Concordat in Alsace-Moselle

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The Concordat in Alsace-Moselle is the part of the Local law in Alsace-Moselle relating to the official status accorded to certain religions in these territories.

This Concordat is a remnant of the Napoleonic Concordat of 1801. The 1801 Concordat was abrogated in the rest of France by the law of 1905 on the separation of church and state. However, at the time, Alsace-Moselle had been annexed by Germany, so the Concordat remained in force in these areas. The Concordat recognises four religious traditions in Alsace-Moselle: the Jewish religion and three branches of Christianity: Catholic, Lutheran and Reformed. Therefore the separation of church, the famous French concept of Laïcité, does not apply in this region. [1]

Several French governments have tried to repeal the Concordat, but none have succeeded. On 21 February 2013, the Constitutional Council of France once again upheld the Concordat, reaffirming its validity, in response to an appeal from a secularist group which claimed that the Concordat in Alsace-Moselle contradicted the secular nature of the French Republic.[2] [3]

Religious education[edit]

Under the Concordat, religious education is compulsory in French schools, at both primary and secondary level, although parents can opt for a secular equivalent, by a simple written procedure. These religious education lessons are actually given by members of the faiths concerned.

Ministers[edit]

Religious ministers in Alsace-Moselle (pastors, priests and rabbis of the four recognised faiths) receive a salary from the Interior Ministry, which, by virtue of the 1993 Lang-Cloupet agreement, is linked to civil service salary scales. [4] In 2012, this was said to be costing the French state 54 million euros per year. [5] They also quality for unemployment benefit. The Bishops of Metz and Strasbourg are appointed by decree of the President of the Republic, after agreement with the Holy See. This makes France the only country in the world where Catholic bishops are appointed by the head of state. Chief rabbis and presidents of the Jewish and Protestant consistories are appointed by the Prime Minister. Ministers of the three Christian churches are appointed by the Interior Minister.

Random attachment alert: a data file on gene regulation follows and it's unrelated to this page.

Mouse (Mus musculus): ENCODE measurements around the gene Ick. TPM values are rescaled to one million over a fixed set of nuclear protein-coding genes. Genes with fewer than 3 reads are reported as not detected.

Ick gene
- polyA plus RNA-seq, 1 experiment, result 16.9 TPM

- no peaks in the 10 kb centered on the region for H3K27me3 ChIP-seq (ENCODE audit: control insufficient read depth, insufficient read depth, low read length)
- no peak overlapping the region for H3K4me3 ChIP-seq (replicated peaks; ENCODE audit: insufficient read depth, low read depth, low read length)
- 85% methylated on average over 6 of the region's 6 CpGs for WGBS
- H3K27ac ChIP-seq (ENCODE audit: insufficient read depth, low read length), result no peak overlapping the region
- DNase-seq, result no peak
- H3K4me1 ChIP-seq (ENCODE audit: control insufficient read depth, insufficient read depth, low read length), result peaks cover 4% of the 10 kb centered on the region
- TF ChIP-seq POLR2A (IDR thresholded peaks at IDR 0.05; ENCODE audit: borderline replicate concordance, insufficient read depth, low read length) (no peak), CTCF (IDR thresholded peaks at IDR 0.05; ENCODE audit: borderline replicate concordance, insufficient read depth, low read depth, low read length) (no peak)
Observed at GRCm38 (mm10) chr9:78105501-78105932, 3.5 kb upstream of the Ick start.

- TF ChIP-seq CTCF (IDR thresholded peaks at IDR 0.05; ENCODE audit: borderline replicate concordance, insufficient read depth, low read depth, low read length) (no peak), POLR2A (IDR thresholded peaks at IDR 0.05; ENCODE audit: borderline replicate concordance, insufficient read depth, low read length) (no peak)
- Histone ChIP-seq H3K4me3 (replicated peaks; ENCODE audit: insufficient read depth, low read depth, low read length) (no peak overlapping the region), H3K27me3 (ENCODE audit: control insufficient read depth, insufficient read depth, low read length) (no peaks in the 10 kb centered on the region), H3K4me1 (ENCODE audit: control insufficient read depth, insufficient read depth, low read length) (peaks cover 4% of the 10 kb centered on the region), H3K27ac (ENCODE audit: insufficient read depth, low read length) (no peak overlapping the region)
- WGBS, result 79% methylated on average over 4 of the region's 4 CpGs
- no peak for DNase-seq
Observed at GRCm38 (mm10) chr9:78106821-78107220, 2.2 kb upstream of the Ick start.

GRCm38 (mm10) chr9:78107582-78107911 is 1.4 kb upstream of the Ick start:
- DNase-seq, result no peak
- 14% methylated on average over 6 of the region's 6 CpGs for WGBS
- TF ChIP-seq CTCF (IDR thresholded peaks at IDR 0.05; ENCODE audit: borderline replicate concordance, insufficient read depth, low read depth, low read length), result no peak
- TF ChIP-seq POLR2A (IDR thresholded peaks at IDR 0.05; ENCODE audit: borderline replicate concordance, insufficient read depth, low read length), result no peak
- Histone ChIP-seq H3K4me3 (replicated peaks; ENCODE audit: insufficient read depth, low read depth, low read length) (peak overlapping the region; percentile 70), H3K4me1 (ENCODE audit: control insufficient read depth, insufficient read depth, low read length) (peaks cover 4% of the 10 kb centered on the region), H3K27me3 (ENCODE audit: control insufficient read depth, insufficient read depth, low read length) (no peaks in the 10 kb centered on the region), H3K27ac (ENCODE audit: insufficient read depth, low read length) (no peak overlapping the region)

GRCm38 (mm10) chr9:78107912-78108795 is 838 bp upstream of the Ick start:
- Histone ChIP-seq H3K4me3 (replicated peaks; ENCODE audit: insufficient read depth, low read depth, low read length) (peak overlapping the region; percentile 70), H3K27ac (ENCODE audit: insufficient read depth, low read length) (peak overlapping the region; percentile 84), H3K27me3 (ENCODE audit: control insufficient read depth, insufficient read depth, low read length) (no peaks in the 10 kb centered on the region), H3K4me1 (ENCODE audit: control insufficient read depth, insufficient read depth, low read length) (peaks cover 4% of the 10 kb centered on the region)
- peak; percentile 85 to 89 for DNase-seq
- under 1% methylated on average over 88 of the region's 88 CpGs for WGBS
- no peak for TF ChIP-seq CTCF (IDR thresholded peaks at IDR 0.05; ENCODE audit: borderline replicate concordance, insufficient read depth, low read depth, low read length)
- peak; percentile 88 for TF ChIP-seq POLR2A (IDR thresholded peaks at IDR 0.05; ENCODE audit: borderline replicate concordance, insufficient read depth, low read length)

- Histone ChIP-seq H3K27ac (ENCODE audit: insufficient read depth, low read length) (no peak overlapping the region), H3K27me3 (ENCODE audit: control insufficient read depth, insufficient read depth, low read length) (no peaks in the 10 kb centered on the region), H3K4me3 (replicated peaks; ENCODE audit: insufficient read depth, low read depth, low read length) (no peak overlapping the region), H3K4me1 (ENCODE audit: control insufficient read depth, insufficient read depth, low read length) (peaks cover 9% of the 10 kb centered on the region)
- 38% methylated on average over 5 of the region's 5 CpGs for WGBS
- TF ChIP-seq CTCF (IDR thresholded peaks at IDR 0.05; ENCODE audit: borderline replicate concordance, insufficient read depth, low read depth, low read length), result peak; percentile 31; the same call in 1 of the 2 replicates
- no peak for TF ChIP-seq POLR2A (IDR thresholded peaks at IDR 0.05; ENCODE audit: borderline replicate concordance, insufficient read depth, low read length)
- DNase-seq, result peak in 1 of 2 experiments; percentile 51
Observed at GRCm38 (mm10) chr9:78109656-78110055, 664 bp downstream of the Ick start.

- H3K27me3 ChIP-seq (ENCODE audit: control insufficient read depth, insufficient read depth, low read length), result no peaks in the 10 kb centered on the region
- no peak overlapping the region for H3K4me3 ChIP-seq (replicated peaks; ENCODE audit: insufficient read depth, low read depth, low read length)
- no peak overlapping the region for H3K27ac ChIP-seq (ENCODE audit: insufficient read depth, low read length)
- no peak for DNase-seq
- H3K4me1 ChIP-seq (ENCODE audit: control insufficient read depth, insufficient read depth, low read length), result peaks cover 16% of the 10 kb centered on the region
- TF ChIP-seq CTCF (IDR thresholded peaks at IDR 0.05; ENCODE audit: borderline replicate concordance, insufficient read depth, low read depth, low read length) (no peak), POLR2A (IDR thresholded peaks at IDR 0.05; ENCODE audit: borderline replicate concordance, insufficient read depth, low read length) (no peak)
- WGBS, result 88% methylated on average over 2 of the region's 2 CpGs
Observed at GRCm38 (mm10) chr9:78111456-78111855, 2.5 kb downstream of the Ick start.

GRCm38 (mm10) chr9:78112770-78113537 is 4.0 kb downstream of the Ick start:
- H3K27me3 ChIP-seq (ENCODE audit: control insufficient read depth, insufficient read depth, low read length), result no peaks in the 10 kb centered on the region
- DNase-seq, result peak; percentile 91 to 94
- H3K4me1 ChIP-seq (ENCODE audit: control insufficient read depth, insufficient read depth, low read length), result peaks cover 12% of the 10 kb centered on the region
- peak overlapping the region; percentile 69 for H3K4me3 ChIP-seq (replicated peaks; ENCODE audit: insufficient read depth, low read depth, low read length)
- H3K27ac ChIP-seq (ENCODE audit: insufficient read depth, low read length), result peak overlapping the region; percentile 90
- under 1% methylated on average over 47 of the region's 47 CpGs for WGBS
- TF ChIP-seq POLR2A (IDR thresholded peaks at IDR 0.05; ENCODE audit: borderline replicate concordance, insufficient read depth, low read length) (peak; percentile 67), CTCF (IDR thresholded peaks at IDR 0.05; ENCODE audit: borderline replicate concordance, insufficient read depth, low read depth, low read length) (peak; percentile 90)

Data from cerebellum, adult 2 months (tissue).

Theology faculties[edit]

The University of Strasbourg includes two faculties of theology, one Protestant, the other Catholic. These are the only theology faculties in France, although the University of Lorraine in Metz also has a theology department. Both faculties are responsible for training ministers for their respective religious traditions. The Catholic faculty comes directly under the authority of the Holy See, and the diplomas that it awards are recognised by the Holy See as canonical.

Other religions and religious traditions[edit]

There have been a number of attempts to extend the coverage of the Concordat to recognise other religions, notably Islam, as well as other branches of Christianity. [6]

References[edit]

  1. ^ "Church-state tie opens door for mosque". New York Times. 2008-10-07. Retrieved 2013-11-02. 
  2. ^ "French challenge to exception of Alsace Moselle from separation law fails". National Secular Society. 2013-02-28. Retrieved 2013-11-02. 
  3. ^ "L'Alsace-Moselle garde le concordat". Le Figaro. 2013-02-22. Retrieved 2013-11-02. 
  4. ^ "Ecjs - Cas Particulier De L'Alsace-Moselle". Dissertations gratuites. February 2013. Retrieved 2013-11-02. 
  5. ^ "Le Concordat fragilisé par la laïcité ?". L'Alsace. 2012-10-14. Retrieved 2013-11-02. 
  6. ^ ""Je ne remettrai pas en cause le régime concordataire", dit François Hollande". 20Minutes.fr. 2012-04-23. Retrieved 2013-11-02.